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Hutchinson News Newspaper Archive: October 29, 1890 - Page 1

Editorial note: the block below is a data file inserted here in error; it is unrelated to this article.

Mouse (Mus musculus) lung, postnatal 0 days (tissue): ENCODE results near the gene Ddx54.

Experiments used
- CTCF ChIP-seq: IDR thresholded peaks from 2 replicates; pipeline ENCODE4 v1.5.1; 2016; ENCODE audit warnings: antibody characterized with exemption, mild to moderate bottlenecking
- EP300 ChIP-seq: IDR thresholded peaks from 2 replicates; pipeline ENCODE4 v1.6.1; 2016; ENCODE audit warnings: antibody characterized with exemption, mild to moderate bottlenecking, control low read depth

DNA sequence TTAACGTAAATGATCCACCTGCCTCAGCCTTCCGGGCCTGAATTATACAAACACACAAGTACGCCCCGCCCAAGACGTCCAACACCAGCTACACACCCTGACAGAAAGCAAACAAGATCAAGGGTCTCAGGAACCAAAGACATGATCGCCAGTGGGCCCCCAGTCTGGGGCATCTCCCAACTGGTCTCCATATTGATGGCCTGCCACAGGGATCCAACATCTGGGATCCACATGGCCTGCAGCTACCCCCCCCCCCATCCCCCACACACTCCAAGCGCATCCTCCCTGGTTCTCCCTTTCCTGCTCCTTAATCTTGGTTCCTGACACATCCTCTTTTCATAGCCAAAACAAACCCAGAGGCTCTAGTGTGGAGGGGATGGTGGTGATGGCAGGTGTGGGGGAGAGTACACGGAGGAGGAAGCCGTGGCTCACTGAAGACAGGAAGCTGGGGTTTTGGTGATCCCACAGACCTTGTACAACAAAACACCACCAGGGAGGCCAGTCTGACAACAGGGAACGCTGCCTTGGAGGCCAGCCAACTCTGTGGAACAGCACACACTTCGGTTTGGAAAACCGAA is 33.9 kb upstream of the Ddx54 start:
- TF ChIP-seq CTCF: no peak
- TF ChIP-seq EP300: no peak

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   Hutchinson News (Newspaper) - October 29, 1890, Hutchinson, Kansas                                "ICHINNH* HAILY NKWn: WEDNESDAY KOBNfNR.OCTOBER 29.1890. THE CIBCUIT-RIDEK, 'WesntaiuoenceB of n Mothodlet Pro-- Bidlnsr Eldor. lutArAaOrtg Typo of OliKiacUr That Dm AU Bat rmwiinii  AWuy-,|�y� �n  well-grossed congregation, Is a far dlf-!fornnt personage from tho Methodist 'Clroultrvldors of forty yours ago," said iHov. C. a Tnwdoll, presiding older of Itho Chicago district, as bo leaned back In his oomfortablo armchair and foil ;lnlo a Kjwlniacont strain of thonght, to ...� Chicago JSvoning Nows reporter. "When ! look back to tbo old dayr.,*' ^conUmxed .the divine, "and recall tbo y!lnoidont�, that bofcll mo when, as a :jyoung man, I was n circuli-rider,  it booms as if thoy  woro  torribly  bard jtlmoa.   Vot when I wafl a cironltrrider 1 |dld not much mind it, and I suppose I -endured a� many hardships   an   tbo javoragoulrcult-rldor.   Looking back u> �\ 'tboso days thoy seem,, strange enough, and a listener hearing of tbo trials of a " fOlrcuiL-ridor would naturally Bay that 'his was a hard lot-    Woll, perhaps It 'Waaj but after all thoy worn fulfilling i their duty and tboir aim was a higher �no than many who have easier times. "A clroult-ridor waa distinguished ;from a stationed proacbor by having two or mora appointments to 1111, whereas tlio regular proacbor was Ktatloncd at BOino plaoo whoro thoro is a congregation sufficiently largo to roqniro all jhts time and energies in looking' after ' -jit. lint a circuit-rider was a Methodist iproachor who, taking tbo word of God 'Under his arm, would mount bio trusty la teed and rido from place In Ma cir ait, | preaching to tbo fanners who gathered |to bear hlra. Ilo often preached every jday in tho week, and perhaps tbroo j limes on Sunday. It was no uncommon 'thing for Methodist clrouitrriders to . fhavc a 300-mllo circuit, with perhaps a dozen appointments. So you hoo they ;novor had a moment's leisure, but made '.their homos whore obaneo or their horse 'brought thorn. "My flrflt circuit was in lows, and I 'waB obliged to travol through Tama, 'Marshall and Story counties. 1 had from :eIx to too appointments, and you may jrost asHurod I was kept busy. Every [Sunday in tho year I preached three �times--morning, afternoon and evening -and ofttimcs during tho week. I would gist np early Sunday morning and, after eating my breakfast und see-zing that my hotso was properly carod taTj start oH for my first appointment, ton or ttftoon miles away, I carried my Bible with me, and went xnorrily along ovor tho country roads, singing to myself and exchanging salutattona with tbo few pcopto' 1 mot on tho road. Whon I arrived at my first appointment, which was about teni o'clock, 1 would generally hold services,' ;and then tako my dinner at some far-!mer*s house. And oh, how ihn peoplo vwould turn out on those oeen.sionsl L ;teli you, thoy didn't have a chanco to go :to ohunib ovory day la tlio week, nor every Sunday, and when a proaeher did � come along, no matter how bad tho 'Weather was, thoy turned out to a man, and gtrvo hlra a rousing welcome that half dkJ away with tho discomforts of one's long journoy. "After a good substantial dinner at BOme farmer's 1 would set out again and rido to niy next place. 1 would preach thero In tbo afternoon, and then rido to tho next place and prune u there that night. Tlion I'd stay nil night at ;6omo farmar'H, and tho next morning ooroplolo my circuit. Tbo peoplo always used mo well-1 believe they always did uso circuit-riders well, und whorover 1 stopped l.wns always sure of jcrotting U�o boat tho house could afford. |ft was those little things thut made mo forgot the hard and disagreeable part of . ;iny work, Por it was hard and disagreeable, thoro is no use In denying that. I would liko to soo somo of tho ministers of to-day riiUng ovor all kinds of roads, tin all kinds of weather, traveling through rain, snow and sleet, porhaps 'with garments soaked or frozen; awim-' imlng crooks and putting up with hard faro; pron/jhing in a misyraulo little sohool-houso, or in tlio open air, or in somo farmer's dwelling. "Acirouitrridur didn't draw a princely salary, oithor. Tho first year 1 waa a circuit-rldor I didn't, got a cent of pay- ' saw only twonty-five cents during lho entire tinirt. lint then ! didn't mind that. Thoro woro hundreds tnoi-o eir-ouit^rldcrs not a bit better oil than myself, vory few got s10u a year Itcady money was a boarco article in (.lio^edays, but tho lack of It never stupped acireult-rider from fulfilling his duties. Oh, I oould go ahead and talk all ni^ht about my expertonco as a cireui t-ridor, but there ia no use in it. Why, 1 rcmembor one day during a rainy spell t tried to urge my horse to swim acrous a crook that waa swollen by recent rains, but the horse couldn't make it, and I narrowly escaped with my life. Hut tho farm or's boys whore I waa going dragged mo out, loaned mo dry clothos, and I wont on my way rojoiciug. That was hut ono of many incidents that served ta wake up my life as a circuit-rider.*    ;__ A HturtMiiR AJmUnhiii. ""That hooomes of all tho stale can-4y?M was a�ked a woll-known confectioner, ^t israado up Into fresh candy.** Thoro is not an ounce of was to About oonfocUonery You HUc choco-lato caramels? Woll, thoy contain more scraps tiian any other candy Thoy aro ( especially udaptod for this on account �f thoir dark color. Thoy woro Drst : jnado by a confectioner wuu received tho "inspiration from bis HtocU of old sweats. Ttktf'iriflH at u Flower. A wondorfulflowor has been discovered In tho Isthmus of Tehuantepeo. Its Ohiof peculiarity Is tho habit of changing Its colors during iho day In tho morning it Is white, whon the sun. is - at its sunlllj H is rod. and at night it la hluo.   Tho rod, white and blue (lower '�grows on a troe'atuui tbo si 20 or a guava treo. and only at noon doui It glvo out any porluiof      f . J       _ rooms, lUvide'd Into upward of i'uO "dwell- 1 ing apartments of from four to sfx rooms caoh. This inunonsn house has thirteen court-yards-ii vo open and eightpeverod- an d a large garden within lt!i walls. A visitor to tlio building relates that bti once spent two hours in looking for a man known to reside In: thohotinn. Seareely a trade, handiwork  or pro- | fension can bo named which is not repro- j Houted in this enormous building.  Gold and sliver workers,  makers of  fancy ' articles, lodging homin kpopers, bookbinders, agenLa, turners, batters, officers, locksni 11 b*,  Jn] norfl,   tu tors,   scion tl fla men. tiovrrninnnt clerks, three bakers, eighteen   tailors,    Uvcnty-nlno   shoemakers and many other tradesmen live in it. The house has thirty-one staircases and fronts on tbroo streots and one square In one day tho postman's delivery has amounted to its many as 1,000 pieces to this single but titanla hotiso. To address a letter to the house and to tho person It is intended for, does not assure tho sender that tho pcrtwn to whom it is addressed will over rccolvo it. In order to "mako assuranoo doubly sure," all letters addressed to tho "Frei-baus" must bo provided with both the given and tho surname of tho person for whom intended, the number of tho court, tho number of the staircase, and tho number of tho apartment; otherwise it is as apt to go astray as though addressed to a city unprovided with directions as to stroot and number. At tho present time 2,112 persons live In this Immense building, and pay an annual rental of over 100,000 florins. " IT'S AN  ILL WIND." UocLum mud iJragcUtjt   Hull thm Reappearance �f thn Grip with Dellcht. 1 don't supposo thoro is a man, woman or child of tho 1,101,000 who mako up Chicago's great population that is moan or heartless enough to wish that a plague may fall on the inhabitants. Whilo this Is true, remarks a Chicago Journal correspondent, 1 have discovered that at least two classes do not fool real bad over tho announcement recently made in leading medical journals that tho "grip" is almost cortaln to recur in this country tho coming winter. On learning of this probability I mentioned tho matter to my physician. "Woll," said ho, "it might prove a good thing in more ways than one. People will guard against it, and will thus ward off many other evils quite as bad but not general in their attack. Then, too, wo physicians are in good shape to cope with it. With our former experiences fresh In mind wo may bo able to make researches and improvo on remedies which will go�on record in medical works, and become a blessing to people in after years." My druggist was visited. Ilo said: "Oh, I am not surprised. Thero is nothing very serious about it any way. And thou It helps business wonderfully." This last expression was what I was fishing for. Only r-\ doctor would construe tho return of the "grip" as a "blessing," and only a druggist would �?iy It "helps business." Since tlio interviews mentioned I have learned of a case on the West side whoro a druggist had � small business which paid him about 53.0u0 a year, simply a nice living, for several years. During tho run of tbo "grip" In Chicago, about four months, ho cleared up enough 10 Kb "the floor wTtli Their atTt'ograph albums. In a fowdays wo wero playing draughts and Tending llulwer, while tbo girls, without, wero preparing our food and knitting for us warm new Rtockings. Notwithstanding all these attentions, we wero ungratefully discontented. At tbo end of tho first week wo woro joined by seven enlisted men, Ohio boys, who like ourselves had been found at largo in tho mountains. From one of these new arrivals wo procured a case-knife and n gun screw*dri\*or. Down on tbo hearth before tho lire tho screw-driver was placed on tho thick edge of the knife and belabored with a hoof bone until a few inches of it3 Lack were converted, into a -rude saw. Tho grate in tho window was formed of cast* iron bars, passing perpendicularly through wrought-lron plates, bedded in tho stone jimbs. If ono of Xheso perpendicular bars, an inch and a half square, could bo cut through, tho plates might be easily bent 00 as to permit tho egress of 0, man. With this ond in view wo cautiously began operations. Out-sldo of the bars a plcco of carpet bad been stretched to keep out tho raw wind, and behind this wo worked with ,   , .     .   , .    . safety. An hour's toil produced but a I 1 T� returning to Petersburg after few feathery filings on the horizontal an ab85nc0 "irrsoJa0 weoks- Aa �ur *T n plate, but many hands made light work, ^PP** *' Twlas  young man got in and steadily the cut grew deeper. Wo | wnowhUo nol particularly sby-looking, recalled the adventures of Claude Duval, j alr,of n bi? ^^ol-boy out for a Dick Turpin and Sixtoon-string Jack, ^Uday. In taking his place in tho and sawed away. During the available ! compwtinAnt ho first with great caro hours of throe days and rhrongbont one �u� netting a leather valise, entire night tho blade of stool was wor- whlc(h ovldo,\Lly conta n0? fomothing rylng, rasping, eating tho iron bar.   At PTlo_U8\ a3 1,0 _scaToiy took his eyes EQUAL IN THE GRAVE. CrtFRiis 13 ticnil; remove blu.rutw Ana fttrtu tiim of his goia; Tho Reaper prim hurt como for liim, Ills Turin Is Mill and cold. Tho crimson stn*nm haa censed to Dow, Tho haugliiy IhmuI la lylnp low, Ho'a do no u itli worldly pomp and Bhowi Haro rents tils pulsolesti mold. Upon yon W�r a pauper linn, Hts eon I III" taken night; Hla KuusoW-v-.  r ilcath's loug night. J-oy th;a onu In hl.'t ranrblo tom>�, And yon  br>d   HeyertkY   Kind  Old I^idtes of 1% ^narter Each. A ragged little urchin hobbled across City Hall Park yesterday afternoon with ono of his feet rudely bandaged with some dirty cloth, ways tho New York World. Ilo could barely touch his Injured foot to the ground, and for a crutch ho had a broom-stick. To one end of it ho had nailed a picco of wood for an arm piece, and with tbo aid of this and a companion about hlB own ago be limped to tbo stono wall fronting tho posL-oflieo on Mail strcot and leaned against it as though utterly exhausted by his exertions. * The two little follows talked ' together for rnfhiloand then tho companion walked up to ;iu elderly woman who was passing and asked her for a few pennies. "Me brother has got a hurled foot," said he, "and'wo can't work, 'cause I got ter tako earo or him." Tbo old lady louked over her glasses and going up to tho Injured boy askod him how ho had been hurt. "1 was selling papers," said he, "when ;\ wagon run over mo foot." "Poor boy," said she, sympathetically, and site handed him a quartor. Tho reporter stood for awhile watching tho boys und be noticed that the little fellow only accoBted women- Tho two had collected qultoa nice little pile, whon tho Invalid got tired of holding his injured foot from tho ground and decided to go. IDs companion took his arm and together tho two started down Park Row. Tho little fellow's foot began to grow rapidly well, for at every step ho walked much oasler. Thoy finally went In ono of the littlo doorv ays of tho post-olllco. whoro tho Injured boy nat down, and In a twinkling tho rags were oil, oxpoaing to view a perfectly well foot, though vory dirty and grimy After tho rags had been lucked awny tho boys crossod the street to a basement "beanery.'' Neither of the juvenilo bunco men was ovor twelve veui'N of at'e. you. if you'll keep the break concealed until to-night we'll let you all out.' Tho sec rot of the extreino kindness of our keepers was explained. Tho jailor, a loyalist, retained his position as a civil dotail, thus protecting himself and sons from censor?pftor.. WnH-y had bnen taken in tho night before, his bruises had been anointed, and ho had been provisioned for tho journey. "Wo spent tbo day repairing our clothing and preparing tor the road. My long-heeled cow-hides, 'wife's Bhoos,* for which I bad exchanged a uniform waistcoat with a cotton-wooled old darky on the banks of tbo Saluda, wero about parting soles from uppers, and I kept the twain together by winding my feot with stout cords. At supper an oxtra ration was given us. As soon as it was dark the old jailer appeared among us and gave us a mlnuto description of tho differont roads loading west into tho mountains, warning us of certain dangers. At eleven o'clock Miss Etnma came with tho great keys, and wo followed her in slnglo file down tbo stairs and out Into tho back yard of the jail. From the broken gratings In front, tho bitofropoand sirips of blanket wero loft dangling in tlio wind." THE LAfiGliST HOUSE. Vienna lAn Imogen*"  ItullUtnr   Near IVh on a^iiJJ rt-nple Live.. and AN  HOSPITABLE JAILER. Btiering Arivonturo of a Party of Colon. l'rUonnm fa th� (South. From a htirrlug article of adventure, *\A Hard Road to Travel out of Dixie," by Lieutenant W. 11. Shulton in the Century, wo quote the following: ."At Oreenvlllo wo were lodged in the1 county jail to await tho reconstruction of railway bridges, whon wo wore to be transported to Columbia. Tho jail was u r*ono Htriioturo, two stories in height, with halls to rough tho center on both fleora and square rooms on each side. Tho lock wan turned on our little party of ;;ix In ono of tbcao upper roams, having two grated windows looking down on tho walk. Through the door vvhleh opened on the hall a square hole was cut as high as one's face and largo Devoted tr> iiU Comrade*. During the revolutionary war in America, two soldiers of the army of Lord Conitvallls went Into a house and treated tho inmates in a most shameful manner. A third soldier mot them coming out and recognized them, lie was in no way to blame, but sinco ho declined to glvo up tho names of his cora-rados, ho was sentenced to1 the punishment they had incurred. Lord Corn-wallls rodo up to him when on the gallows. "Campbell," ho said, "what a fool you aro to dlo thus! Give up thelv names!" "You aroln an enemy's country, my Lord," was tho firm reply, "and you can bettersparoone man than two." And he was hanged. -A young woman of Paris has indented a now method of robbery, which she has carr ed on with a good deal of success for several woeks past Wearing a travohng droas> with a traveling bag in her hand, she waltod about tho stations, as if she woro qu to now to Paris and did not know whoro to go. It constantly happened that, gentlemen took pity on her and propos'-d to tnko hor to a hotel. Onarrivingattho hotel, the gentleman, of course, demanded to bn shown rooms. Tho young woman stopped down stairs, and before he returned had jumped into the cab w th thegontteman'sluggageanddnven away._____ BvpV4y ^raorioani. European and Ori-ental 4o||jairy hUH'.lt�'scores of publUumd Tiriva&o ma$9Uiflti/yoi Vienna, Austria, . bas'tho gtyDt- of *thom ail.  The Frei--     httus (froeUdUBS). aituated In Wluden..* uburb ofiho city juat mentioned, is the enough tu udmit tho possum of a u'uto .most spacious buHd.lnAr bn tbo globe   Aside from tho rigor of our eonnnomont Within its walU a wbi)lo olty or bum an �beings Uvo und work, sleep and oat.   I; �xmt�tn�.in all botvveon^-JOO and 1 ego wo woro troaiod with marked kindness. 'Wo had scarcely walked about our dun-goon before tho jailer's daughters wero Tin* Chiunplnn Oilier. 11nlder. James Lawronson, of Ihiitlruoro, who died a short time s ucc, had a phenomenal L-ccord as an employe of tho United Mates (iovernment lor si'venty-ono years, with h irdly a break, ho was In tho postal service, und for fifty-seven years ho hoid tho same pes tion. Ilo administered tho 01th of oillce to every l'ostmaster-l-Jeueral since the administration ol Pres d-nt Andrew Jackson. "Judge" Lawronson was eight/-sovun yo.ira of age, having entered '..lm scrvico when a boy of sixteen. Ho cent lined to ros do in Baltimore mUwflbstaiid  iso before so many strangers the fact of his having a fortune In his possession. i do not know why-for his explanation was plausible-but I felt a distrust of him, and set myself to watch his movements from lhattlmoon. Thoro was an affeiiatlon of too muoh calm in his manner, i thought During the chatter and pleasantry commou among fellow-travelers, when people talk without considering what thoy say, tho conversation turned upon wonderful cases of ^hoft and diamond robberies, and little by littlo instances were cited wherein tho skill and rapidity of the theft was marvelous. Tho youiig jeweler was advised to keep a sharp lookout for his diamonds. Was not General Somaronoff recently a victim to tho cleverness of a robber who actually extracted a bundle of roubles from tho insido pockot of his coat. "Ohi" said tho young man, "I am not uubaby; I a;o usod to this sort 0* tuinj?" -a statemcm which 1 did not believe. I could not help feeling bo was not accustomed to tbo charge of gems of such great value; ho had tho face of a child, with a child's soft, sweet, innocent expression, unfamiliar with care or, responsibility of any kind. On reaching Kiln, wo all got out to stretch our legs by a stroll on tho platform, and the young jeweler, ovidontly not wishing to make himself remarkable, followed our example, taking his | valise in hand as though unwilling to ! part with it for an instant.   As tho passengers crowded  toward tho door, ho was pushed violently forward by some j one in tbo throng; at the same momont tho conductor appeared and refused to allow us to leave the carriage.    Tho train waa betiind time, hosuid, and in- , stead of the usual stoppage at IClln, a halt of  nearly a mlnulo's  limit was made.   While ho spoko, the locomotivo whistled for the train to proceed. I    As wo regained our compartment in somewhat straggling order, tho young jewelor uttered a cry of fright, which, notwithstanding all effort at control,was 1 ono of agony , "1 have baon robbed!" ho cried. It was truo. Somo bold operator, who, from an adjoining compartment, had overboard our conversation and been allured by what he thus learned, had attempted, with success, the robbery of the jewels. Thoy were'gonc^-the thing ' was donel The young man still held in his grasp the bandies of his valise, which had been adroitly cut, and in the pressure of the crowd he had not felt tho Iobs of weight. Qo gazed around with an indescribable expression of terror. His despair was truly pitiable, and it waa as much through sincere sympathy for tho unfortunate yohth as the excitement of an incident thus breaking tho tire no mo journey that tho passengers surrounded him with extreme interest and curiosity. Tho thoft had boon accomplished with surprising skill and rapidity, and each ono had something to say on tho subject. "It Is '.ncredible." "Wo had only time to leave our Beats and relurn to thorn again." "it seems like magic." One man declared that tho conductor must be notified at once. "No-no," stammored tho young jeweler. "Why not'.1" queried tho other: "aore you are with valuable dlatrondo Stolon from you, and you do not wish it to bo known! No one left the train ut Kiln, therefore It is impossible that' tho thief has disappeared. Your valiso is still in one of the carriages; no doubt hiddou beneath one of tho .seats." "No, no; do nothing." Implored the unhappy youth. Hut tho other did not stop to listen; ho had already started to inform the conductor, and in a mcmont returned with that functionary, to whom ho offered a string of suggestions as to the best means of recovering tho lost jewels. The conductor hesitated to tako action in tho matter; but, upon reaching the next station, secured thoassistanuo of two polico'�officers, whom he put in cbariro. The baggage of tho passengers should be searched," said tho man who> had constituted himself tho leador in the affair, and so the ollicers ordered. Atonco a vigorous search began as tho train rolled onward. Tho news spread quickly front tho locomotive to tho baggago-wagon, and every ono yielded with good grace to tho examination. Tho young jewelor alono betrayed any uneasiness; his faeo became livid, and he swayed back and forth as though on tho verge of fainting. Tho search was unsuccessful, and tho officers shook their heads in a doubtful manner. Suddenly our obliging neighbor, who had ahown decided instincts aa a do-toctivo and who entered into tbo work with ardor, caught sight of a passenger who, wrappod In a voluminous cloak, had Boomed to sloop during tho turmoil. Approaehing him, ho; throw aside the cloak and disclosed to view tho missing valiso. "Ahl" said ho, with a triumphant air, "I knew well It was not far off." Tho passenger thus disturbed did not, howover, appear put out by the discovery. "Leave me alone," said ho; "the valiso Is mine." "Yours?" criod tho man; "why, tho handles aro missing. You are too cool, by far. What do you think of tho Impudence of your thief, my young sir?" turning to tho jeweler, proud of the role ho had so successfully played. "You recognize /our valiso, do you not?" The poor young fellow lost bin head. Ho should have thanked tho man for his zeal, taken back his property, and thus terminated tho affair; but ho obstinately replied:   "No; it Is not mine." The thief breathed again, tho perilous moment passed. "You see," said ho, with a superb disdain. But our amateur dotectlvo was not convinced-ho would not glvo up tho battle. "1 recognize it myself," ho cried. "I juu not blind; for tho matter of thah, it is easily determined If this ho the missing valiso or no. We know thnt tho one wo seek contains diamonds-hero will be incontestVblo proof. Hand mo your koy, sir; wo shall soon nrrivo at tho truth of this matter. I can notcompre-bond your doubts on tho subject." Rut at this moment a terrible cry was heard. Tho young man rushed madly to tho platform of tho ooaoh and throw himself headlong under tho whoels of tho train, which crushed him into a bleeding mass. ' As you will have divined, tho young man who passed us a traveling jewelor was, in reality, an agont of tho Nihilists, and tbo valiso he guarded with so much caro and anxiety contained-not diamonds-but models of newly-invented explosives which were to bo tested for tho first time by aeomnriucnin Moscow, whither ho was taking them. Tho wretches who had given him this abominable commission had evidently chosen a young student fresh Troru college. At tho no.vt station tho valiso was opened and found to contain tho infernal machine,which explained tho resistance offered by tho unfortunate youth to tho discovery. Ilo had no doubt como to tho conclusion that all was lost. In his stupefaction, ho did not consider.that ho could have prevented tho opening of tbo valiso by acknowledging tho property; he possibly saw in a vision tbo result of finding its contents. He feared arrest, and that would force him to break vows implicating others, and, being unable to copo with it, be rushed to his destruction.-From the French, In tbo Argonaut. - J. W. Kanaga & Co., Are always Id the lend with & full line of ole and Fancv Groceries We keep the bop,* ^randn' of Floui. Corn Heal, Oat Flakes and Ghrehun, always pure and *eet A complete lino of , Uncoiored Green and Black Teas! From the cheapest Tea Dust te the finest Imperial, Gunpowder, Basket Japt and Black Teas. SUGARS, ALL GRADES! CANNED GOODS, 8TANDABJ) BRANDS I ,t tine assortment of the celebrated Monarch Brands of old Government .1 ava, Arabian Mocha and the still more celebrated Chase and Sanborn com binatlon of Mocha and Java in two pound cans, finest Coffee in the world. Queensw&re, - Glassware - and - Stoneware 1 Uaveland China, Fine Lamps, Lamp Fixtures, Pterson and Redwing Pottery. Thanking our patronB, ono and all, for past favors, we shall to the best of oni ability, by honest and fair dealing, by just weights and full measure, BtrWe to merit tho continued favor of all. Telephone 78. J   W. p#N�G� �. CO., 90 W. MAIN i.1 A DRAMATIC INCIDENT. now a Plilluothroplu Mllttunalre Quieted a Nohty Grutiifer. The other evening, while tho audience at the Baldwin .vao listening spellbound to tho famous scene whero Barry-more Is discussing tho foibles of womon, a couple of San Mateo rustics In tbo front row of tho dress clrclo began, according to tho San Francisco News-Let-tor, an earnest discussion as to tho merits of a cortain prizo^ow ono of them had for sale. Dcspito tho angry looks and s-s-s-h'u of thoso near by, tho controversy waxed louder, until at last a gentleman sitting behind tho talkers touched one of thom on tho shoulder and quietly said: "Excuse mo, my friund, but what will you taliG fur that sow of yours?" Tho granger stared for a momont and then said: "About, six dollars, I s'posu." "Exactly," said tbo gentleman, taking out his pocket-book and handing1 ovor a green hack. "Hero is a twenty. Now that sow's mine; just let her alone, if yon picas* . Tho audienco snlckorcd, und though the countryman mado a wocTul attempt to turn tho joke by gravely pouketing the noto and handing over tho fourteon dollars change, tho unub was crushing In its effect, and in tho dead sllonco that followed tho philanthropic million aire leaned back and modestly enjoyed his popularity. Rut what tho dolcgation from up the bay said whon, after the performance, thoy tried to buy beer with tho twenty and found it a bad counterfeit is unfit for publication. Ills Nose Rostored. Ah authentic case of a human nose that bad been cut off being restored Is told of in a medical paper. Operations of the character are often heard of, hut almost luvariably tho reports lack confirmation. Tho patient was a young man employed In a cotton mill and tho operation was performed at trriilln, Ga. The organ was oat cleanly alf by a rapidly-revolving bult and hud remained whero it hxi fallen for about au hour. It was washed carefully and every antiseptic precaution used, and healed in the courao of a week. T"i hope 1 don't Intrude, dear," sbiq a young wife. "Can I assist voti?" "Well, you know I am immersed in study; but never mind, as you have come, you will oblige me by looking up 'Hamlet* in that big volume yonder. I want a rof* j erence." Wife (turning over the leavos): I "Hamlet! ' Hamlet Isn't here, lovu," "Good gracious! wherever are you bulking?" "Wife {slightly hurt): "Why, whero do you think? In the directory, of course."--N.-'II. Ledger. - An jinniousr* dev 1-fish, weighing over fifteen hundred pound-*, was recently captured in Mobile May. Lying down, it had tho anp franco of a monstrous but with outspp-ad w ngfl. It measured fourteen feot from tin to t p or sideways, und from heal to tiiloight feet. Its huge mouth w i< two feet wide, and instead of f�nth there was a rough covering over tho lips. It appeared to have only a binds hone, tho rest of tbo llsh b'lng b ubb-ry, ll'te thnsenl, and of a dark e.rqr. Two invuonsn eyes wero seen just under two mghtoon-inch flukes projeotod from the head. 1 19 aad 21 East Sherman Street, DOES A GENERAL 0B PRINTIN Book Making --AND- V n... 00K Binaing SPECIALTIES III THE BOOK DMBTIM, Journals, Ledgers, Balance Books, Minor Abstract Books, Blank Books of all kinks, Land Examiner's Books Loan Registers, County Records, Manilla Copy Books, Ward Registration Books, "White Paper Copy Books, Scale Books a specialty Ueal Estate Contract Books. i Attorney's Collection Register^. The above is only a partial list of the goods yte car-�y and the work we are prepared to execute promptly We are making a specialty of Magazine Book Binding! md we bind Magazines and Law Books in all atyleB and at lcweBt prices. We wish the public to understand thai